From above, it seems as if North Carolina has an elbow. Jutting out into the sea, pulling the sand, dictating the currents, a wild and wooly orchestration of the elements. Permanently flexing — almost as if she were designed to protect her precious resources lying just inland.

From below, the coast of North Carolina seems to be described as more of a siren. Beautiful waters and a mix of currents play host to an ecosystem like no other. And yet, just like a fair maiden tossing her hair, the mood can shift in the blink of an eye. The sun fades to black, the wind pulling and lashing while waves create frothy cauldrons all along the shallow sand bars.

Inviting, unique and rich in its own special way. Unfortunately, it often comes with a price to pay.

Extending the entirety of the North Carolina coastline, the area has become known to many as the Graveyard of the Atlantic.

“It never gets boring around here,” says Mary Ellen Riddle, education curator for the Graveyard of the Atlantic Museum, on the tip of Hatteras Island.

Located just opposite of the ferry docks, the museum serves as a priceless resource for locals and visitors alike, offering not only educational programming but an array of artifacts found from our very waters and all over the world.

“We are currently showcasing a collection of Spanish coins dating back to B.C. times,” Riddle says. “You really never know what you are going to find here.”

It’s really a nod to the beaches just over the dune line from the museum. In fact, records kept as far back as the early 1500s suggest that there could be more than 5,000 shipwrecks lying quietly, just offshore. Those ships seeking passage in our waters came from far and wide; Spain, Portugal, Norway, Canada, even Blackbeard’s ship, Queen Anne’s Revenge was thought to have sunk just off of Beaufort, North Carolina. Each ship littering the ocean floor with a bounty of treasure and history.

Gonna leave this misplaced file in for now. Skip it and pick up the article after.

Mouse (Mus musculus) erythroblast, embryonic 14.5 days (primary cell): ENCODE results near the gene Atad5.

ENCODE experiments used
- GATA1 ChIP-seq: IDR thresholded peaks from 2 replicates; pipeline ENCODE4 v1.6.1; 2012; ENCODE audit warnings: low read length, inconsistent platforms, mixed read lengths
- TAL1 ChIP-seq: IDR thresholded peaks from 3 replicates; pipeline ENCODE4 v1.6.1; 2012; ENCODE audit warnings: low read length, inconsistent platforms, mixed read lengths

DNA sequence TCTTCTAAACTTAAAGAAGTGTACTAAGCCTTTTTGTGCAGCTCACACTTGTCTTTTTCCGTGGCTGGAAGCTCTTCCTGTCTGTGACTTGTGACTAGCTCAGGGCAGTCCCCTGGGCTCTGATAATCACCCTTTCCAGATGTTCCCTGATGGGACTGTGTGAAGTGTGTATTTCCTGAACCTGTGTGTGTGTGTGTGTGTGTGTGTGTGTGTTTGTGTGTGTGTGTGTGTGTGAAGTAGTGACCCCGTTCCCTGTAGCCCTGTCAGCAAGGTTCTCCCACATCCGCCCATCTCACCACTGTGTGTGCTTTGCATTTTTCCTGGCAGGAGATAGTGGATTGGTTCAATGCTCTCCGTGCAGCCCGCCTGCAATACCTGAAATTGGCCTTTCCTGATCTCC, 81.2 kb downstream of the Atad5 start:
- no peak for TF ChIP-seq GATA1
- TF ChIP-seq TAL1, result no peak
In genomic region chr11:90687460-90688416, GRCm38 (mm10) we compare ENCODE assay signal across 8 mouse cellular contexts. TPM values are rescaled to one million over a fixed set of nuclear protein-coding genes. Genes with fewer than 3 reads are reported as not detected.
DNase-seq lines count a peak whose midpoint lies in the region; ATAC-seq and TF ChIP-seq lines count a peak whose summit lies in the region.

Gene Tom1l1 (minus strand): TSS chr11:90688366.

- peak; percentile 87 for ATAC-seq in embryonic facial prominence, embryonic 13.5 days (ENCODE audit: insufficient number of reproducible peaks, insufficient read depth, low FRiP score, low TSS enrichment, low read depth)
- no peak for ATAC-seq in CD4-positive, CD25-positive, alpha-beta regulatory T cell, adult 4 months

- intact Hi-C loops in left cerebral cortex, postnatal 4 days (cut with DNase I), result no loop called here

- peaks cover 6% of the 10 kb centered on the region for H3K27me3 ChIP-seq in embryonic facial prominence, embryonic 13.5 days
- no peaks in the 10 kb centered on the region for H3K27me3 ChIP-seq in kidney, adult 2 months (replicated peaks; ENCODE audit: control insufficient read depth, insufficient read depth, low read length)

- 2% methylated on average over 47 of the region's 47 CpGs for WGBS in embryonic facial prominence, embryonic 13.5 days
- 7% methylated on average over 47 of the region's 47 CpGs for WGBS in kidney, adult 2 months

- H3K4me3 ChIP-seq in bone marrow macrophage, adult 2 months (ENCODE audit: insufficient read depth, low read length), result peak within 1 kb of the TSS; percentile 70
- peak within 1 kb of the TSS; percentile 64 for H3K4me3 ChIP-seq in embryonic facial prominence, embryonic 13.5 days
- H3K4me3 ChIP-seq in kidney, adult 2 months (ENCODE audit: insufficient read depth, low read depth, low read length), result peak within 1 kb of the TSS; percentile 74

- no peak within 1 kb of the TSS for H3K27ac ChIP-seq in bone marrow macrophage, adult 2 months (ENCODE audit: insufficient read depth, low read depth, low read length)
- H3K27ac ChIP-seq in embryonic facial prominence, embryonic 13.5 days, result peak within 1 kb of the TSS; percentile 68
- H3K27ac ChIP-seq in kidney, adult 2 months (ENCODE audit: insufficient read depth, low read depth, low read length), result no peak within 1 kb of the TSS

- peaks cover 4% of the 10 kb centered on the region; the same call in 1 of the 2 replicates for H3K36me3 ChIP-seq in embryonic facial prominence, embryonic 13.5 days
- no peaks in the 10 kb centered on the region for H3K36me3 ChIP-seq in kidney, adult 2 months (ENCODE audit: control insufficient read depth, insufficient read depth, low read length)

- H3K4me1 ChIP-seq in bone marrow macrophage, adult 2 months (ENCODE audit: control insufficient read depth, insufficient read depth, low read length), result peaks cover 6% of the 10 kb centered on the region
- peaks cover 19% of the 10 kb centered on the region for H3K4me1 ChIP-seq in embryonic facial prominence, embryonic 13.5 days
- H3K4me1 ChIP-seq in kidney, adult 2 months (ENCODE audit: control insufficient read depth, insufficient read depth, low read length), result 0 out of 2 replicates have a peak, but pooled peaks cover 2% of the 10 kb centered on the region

“From time to time, there are a few ships that will regularly become visible along the beach,” she says.

There is no warning and no particular time frame, but one thing is for sure; after the wind has blown a gale and the sea has eaten her lion’s share of the sand away, a fleeting glimpse at our maritime history will become visible.

“Some of the wrecks are so frequently seen we even have nicknames for them,” Riddle says. “There is the Ramp 55 wreck, the Flambeau wreck, and even a named one; G.A. Kohler wreck.”

In early-October 2019, after a bout of some rather unruly weather, one such gift was offered up.

“On the beach in Hatteras, just across from the Wreck Tiki Bar (aptly named for the owner’s passion for finding shipwrecks) the remains of a ship became visible,” Riddle says.

Without some real investigating, there is no real way to say what ship she is.

“However,” says Riddle, “we were able to date it as early-20th century due to the ship being made with iron fasteners.”

Thanks to Assistant State Archaeologist Nathan Henry, it seems the wreckage could belong to Dulcimer, an English barc (a sailing vessel with three or more masts) that met its demise 136 years ago, near Hatteras Inlet due to foggy weather.

Just as quickly as the curtains were pulled back, they were once again drawn. The tide and sand taking her mysteries back to the depths.

But one thing that’s on display day in, day out, every day, Riddle says.

“The ocean. It’s the biggest treasure of all, and I find it breathtaking every single day.”


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